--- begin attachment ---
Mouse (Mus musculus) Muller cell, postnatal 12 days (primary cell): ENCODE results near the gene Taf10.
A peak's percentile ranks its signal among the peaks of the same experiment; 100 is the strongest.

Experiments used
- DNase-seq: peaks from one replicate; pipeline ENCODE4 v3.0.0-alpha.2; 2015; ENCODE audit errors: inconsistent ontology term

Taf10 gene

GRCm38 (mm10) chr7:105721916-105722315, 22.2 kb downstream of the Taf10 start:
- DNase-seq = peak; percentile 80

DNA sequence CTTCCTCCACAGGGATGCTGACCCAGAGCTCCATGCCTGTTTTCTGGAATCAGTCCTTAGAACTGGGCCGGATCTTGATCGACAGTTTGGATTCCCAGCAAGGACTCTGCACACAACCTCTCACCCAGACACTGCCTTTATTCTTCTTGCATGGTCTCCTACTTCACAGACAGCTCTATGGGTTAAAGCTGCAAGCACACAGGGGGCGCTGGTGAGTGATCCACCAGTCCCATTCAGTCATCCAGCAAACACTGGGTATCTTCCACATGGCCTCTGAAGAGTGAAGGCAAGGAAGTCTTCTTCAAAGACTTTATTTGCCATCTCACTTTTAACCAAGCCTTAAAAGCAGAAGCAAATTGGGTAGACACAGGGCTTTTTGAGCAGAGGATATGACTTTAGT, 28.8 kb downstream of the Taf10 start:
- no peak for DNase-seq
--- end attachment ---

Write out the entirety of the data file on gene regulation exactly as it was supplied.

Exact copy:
Mouse (Mus musculus) Muller cell, postnatal 12 days (primary cell): ENCODE results near the gene Taf10.
A peak's percentile ranks its signal among the peaks of the same experiment; 100 is the strongest.

Experiments used
- DNase-seq: peaks from one replicate; pipeline ENCODE4 v3.0.0-alpha.2; 2015; ENCODE audit errors: inconsistent ontology term

Taf10 gene

GRCm38 (mm10) chr7:105721916-105722315, 22.2 kb downstream of the Taf10 start:
- DNase-seq = peak; percentile 80

DNA sequence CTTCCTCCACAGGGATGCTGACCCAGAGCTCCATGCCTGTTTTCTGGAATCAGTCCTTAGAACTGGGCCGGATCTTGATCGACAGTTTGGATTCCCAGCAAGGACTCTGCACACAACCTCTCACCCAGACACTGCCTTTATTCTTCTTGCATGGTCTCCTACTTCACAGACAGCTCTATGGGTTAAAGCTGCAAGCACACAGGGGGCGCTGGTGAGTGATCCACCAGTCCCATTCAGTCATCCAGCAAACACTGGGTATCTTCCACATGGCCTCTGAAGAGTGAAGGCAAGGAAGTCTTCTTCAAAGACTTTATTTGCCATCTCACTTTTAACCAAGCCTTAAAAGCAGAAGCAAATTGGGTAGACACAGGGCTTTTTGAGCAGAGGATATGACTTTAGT, 28.8 kb downstream of the Taf10 start:
- no peak for DNase-seq